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Big Bones and Other Big Parts -- Learning To Eat After Quitting Sports

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By Nay's Way / www.divinecaroline.com

I knew it was coming. The day would come when my mother’s words would come back to haunt me.

I was an athlete. I played at least three sports (not sure if you’d count Cheerleading as a sport, but let’s add it). I ate like someone who played at least three sports. After-school runs to McDonald’s for a Quarter Pounder with cheese Value Meal (large) with a chocolate shake and a side of six piece Chicken McNuggets was not uncommon for me. And that was my snack! For the average, non-sport person, that’s over 1,500 calories (1,955 to be exact). But I was not the average, non-sport person. I played sports. I’d burn that off in no time.

And I did.

As I got older, I graduated to a school that had no sports program. Before this hiccup, I’d played sports long enough that my body kept a rhythm of high metabolism. It remembered to burn whatever fat I’d stored at the rate I maintained during my athletic days. Perhaps it was this illusion that kept me on the fast track to gorging on any fast food restaurant I saw. I could have whatever I wanted, whenever I wanted, however much I wanted. I played sports.

I played sports.

Eventually, my body caught up to my brain. Gone were the days of running suicides in the gym, the endless practice sessions after school. My life of extracurricular activity was over. With no sports programs, I had no reason to burn an insane amount of calories. My regiment dwindled from active to sedentary but, in my mind, I was still playing sports. That was the only place I was playing them, too.

I had no one to tell me what to eat and how to eat. I was still making stops to the local fast food joints, and still coming home to full, home-cooked meals of fried foods, and just about anything you could smother or drench in gravies and sauces. Imagine my surprise when my seventeen-year-old body tipped over 170 pounds. I’d never seen the scale reach so high. Not with me on it.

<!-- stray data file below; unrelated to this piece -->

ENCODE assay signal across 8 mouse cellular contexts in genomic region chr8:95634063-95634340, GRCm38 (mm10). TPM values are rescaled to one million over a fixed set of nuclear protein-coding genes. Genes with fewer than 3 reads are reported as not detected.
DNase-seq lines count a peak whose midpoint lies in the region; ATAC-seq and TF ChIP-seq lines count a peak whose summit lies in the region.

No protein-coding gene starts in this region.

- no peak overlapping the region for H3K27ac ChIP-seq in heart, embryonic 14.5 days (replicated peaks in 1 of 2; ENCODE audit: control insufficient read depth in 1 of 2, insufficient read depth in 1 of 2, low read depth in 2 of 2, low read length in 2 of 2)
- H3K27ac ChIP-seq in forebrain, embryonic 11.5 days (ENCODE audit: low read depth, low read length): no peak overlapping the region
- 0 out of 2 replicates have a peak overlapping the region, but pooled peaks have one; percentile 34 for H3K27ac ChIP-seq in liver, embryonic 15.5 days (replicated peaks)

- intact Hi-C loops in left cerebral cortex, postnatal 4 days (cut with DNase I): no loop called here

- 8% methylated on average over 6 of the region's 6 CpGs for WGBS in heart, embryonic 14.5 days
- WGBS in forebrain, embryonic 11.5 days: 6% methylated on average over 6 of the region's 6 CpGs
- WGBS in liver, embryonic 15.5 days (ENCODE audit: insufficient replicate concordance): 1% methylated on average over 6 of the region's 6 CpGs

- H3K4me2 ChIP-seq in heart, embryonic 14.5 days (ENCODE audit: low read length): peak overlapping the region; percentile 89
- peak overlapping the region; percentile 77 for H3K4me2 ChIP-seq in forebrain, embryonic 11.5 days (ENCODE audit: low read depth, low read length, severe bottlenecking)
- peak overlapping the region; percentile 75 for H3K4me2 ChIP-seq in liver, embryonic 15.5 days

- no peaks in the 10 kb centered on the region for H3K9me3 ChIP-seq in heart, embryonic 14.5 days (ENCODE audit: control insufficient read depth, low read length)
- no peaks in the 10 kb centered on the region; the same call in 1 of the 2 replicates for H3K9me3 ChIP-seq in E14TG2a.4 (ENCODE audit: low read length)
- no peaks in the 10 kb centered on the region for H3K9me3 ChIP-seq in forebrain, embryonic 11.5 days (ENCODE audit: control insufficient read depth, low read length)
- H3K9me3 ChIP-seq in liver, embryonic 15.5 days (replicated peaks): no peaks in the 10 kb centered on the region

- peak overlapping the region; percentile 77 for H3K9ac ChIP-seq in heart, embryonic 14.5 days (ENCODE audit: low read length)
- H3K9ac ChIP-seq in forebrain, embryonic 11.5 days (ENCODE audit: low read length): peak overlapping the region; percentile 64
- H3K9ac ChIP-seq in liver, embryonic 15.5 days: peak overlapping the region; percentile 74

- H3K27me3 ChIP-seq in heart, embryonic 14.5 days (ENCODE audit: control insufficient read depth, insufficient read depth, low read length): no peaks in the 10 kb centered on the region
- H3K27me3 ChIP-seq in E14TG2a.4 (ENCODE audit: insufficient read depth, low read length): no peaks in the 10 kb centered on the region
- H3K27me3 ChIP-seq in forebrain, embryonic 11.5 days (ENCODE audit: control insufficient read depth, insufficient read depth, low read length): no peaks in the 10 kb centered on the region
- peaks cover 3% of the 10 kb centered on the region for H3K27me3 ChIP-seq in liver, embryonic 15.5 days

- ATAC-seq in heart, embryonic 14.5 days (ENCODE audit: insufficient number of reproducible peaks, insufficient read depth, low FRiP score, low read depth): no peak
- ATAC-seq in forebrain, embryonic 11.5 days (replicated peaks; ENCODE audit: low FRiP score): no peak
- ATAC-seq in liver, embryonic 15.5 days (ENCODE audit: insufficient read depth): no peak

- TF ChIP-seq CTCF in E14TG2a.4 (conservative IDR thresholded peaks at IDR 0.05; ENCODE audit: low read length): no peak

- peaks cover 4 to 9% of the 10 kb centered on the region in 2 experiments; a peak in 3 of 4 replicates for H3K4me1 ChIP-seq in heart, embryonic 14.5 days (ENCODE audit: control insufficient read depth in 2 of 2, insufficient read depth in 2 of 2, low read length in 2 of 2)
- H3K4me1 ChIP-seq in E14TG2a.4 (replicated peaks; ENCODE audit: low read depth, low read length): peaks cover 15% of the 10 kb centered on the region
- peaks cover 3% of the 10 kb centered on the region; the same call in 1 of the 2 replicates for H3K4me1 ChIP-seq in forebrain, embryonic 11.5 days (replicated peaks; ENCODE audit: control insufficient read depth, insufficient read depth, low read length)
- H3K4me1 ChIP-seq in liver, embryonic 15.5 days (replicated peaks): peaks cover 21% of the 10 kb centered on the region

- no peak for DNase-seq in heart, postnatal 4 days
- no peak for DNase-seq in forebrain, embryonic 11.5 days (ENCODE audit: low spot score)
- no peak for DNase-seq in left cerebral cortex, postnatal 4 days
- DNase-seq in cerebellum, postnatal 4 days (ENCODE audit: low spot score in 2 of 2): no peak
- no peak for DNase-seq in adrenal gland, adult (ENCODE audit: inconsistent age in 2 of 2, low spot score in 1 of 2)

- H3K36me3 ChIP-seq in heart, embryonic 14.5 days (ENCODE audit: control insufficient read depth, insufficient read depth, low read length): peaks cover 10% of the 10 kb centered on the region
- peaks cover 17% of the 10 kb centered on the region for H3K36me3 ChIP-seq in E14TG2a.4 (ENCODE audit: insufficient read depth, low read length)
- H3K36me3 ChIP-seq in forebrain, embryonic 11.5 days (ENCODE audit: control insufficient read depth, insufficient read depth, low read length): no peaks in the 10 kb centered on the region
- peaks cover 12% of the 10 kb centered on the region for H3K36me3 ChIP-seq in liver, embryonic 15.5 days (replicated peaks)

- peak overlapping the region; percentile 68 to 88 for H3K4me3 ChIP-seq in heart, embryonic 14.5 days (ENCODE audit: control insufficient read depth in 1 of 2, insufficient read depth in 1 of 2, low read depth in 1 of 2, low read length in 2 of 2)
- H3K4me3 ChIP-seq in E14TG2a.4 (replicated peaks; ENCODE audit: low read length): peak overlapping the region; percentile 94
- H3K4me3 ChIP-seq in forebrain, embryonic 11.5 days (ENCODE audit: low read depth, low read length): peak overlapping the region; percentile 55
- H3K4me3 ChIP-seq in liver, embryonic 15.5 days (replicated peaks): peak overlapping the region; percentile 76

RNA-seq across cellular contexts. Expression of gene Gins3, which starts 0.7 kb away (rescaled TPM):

I come from a family of big-boned women. Big-boned women who are black, hail from the South, and love their sauces and gravies and fried things. By all accounts, given my family’s physique and history of big bones, this was my destiny. Here I thought I was an anomaly because I was the only skinny one. But I just played sports.

And now I didn’t.

So, what were the words of my mother that would come back to haunt me?

At the height of my sports playing-fast food days, she’d say, “Keep it up. Before you know it, you’ll roll out of bed one morning and be carrying another person with you.” The morning I turned seventeen, the memory of her words were the only ones I could hear. But foretelling my fate and preventing my fate are two different things. While I was doomed genetically, there were things I could have done to prevent such a pass. But my family was big-boned for a reason. The older I got, the more I realized it wasn’t genetics. It was ignorance. No one knew how to break the cycle of poor health and weight issues because no one told them. In turn, no one told me. We were all enablers of poor health habits with every piece of fried, smothered, drenched thing we cooked and ate.

I am now in my thirties.

I have learned new and better eating/cooking habits. I don’t fry. I met and married a man who not only hates fried food, but showed me how to broil and grill and eyeball correct portions. Until I met him, I had no clue how that section of my stove worked.

I had two children—girls who don’t have to inherit the trend of big bones, and won’t … if I could just keep them away from the cookie jar.

I have lost and gained my excess weight at least two times over. I learned having babies will do that to you.

I don’t eat fast food … much. I know my weaknesses. For instance, me and fried potatoes are sworn enemies. In fact we’re at war with each other right now. They try to convince me they’re better for me because they’re fried in canola oil. I tell them they’re still fried. They throw baby spuds at my head. It’s an ongoing battle. We’ve tried engaging in a truce, but battles are tricky that way.

I have become the anomaly I always knew I was in my youth. I am still big-boned. I still don’t play sports. But I am the new example of what my family could and should be. Healthy.


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We value and respect our HERWriters' experiences, but everyone is different. Many of our writers are speaking from personal experience, and what's worked for them may not work for you. Their articles are not a substitute for medical advice, although we hope you can gain knowledge from their insight.

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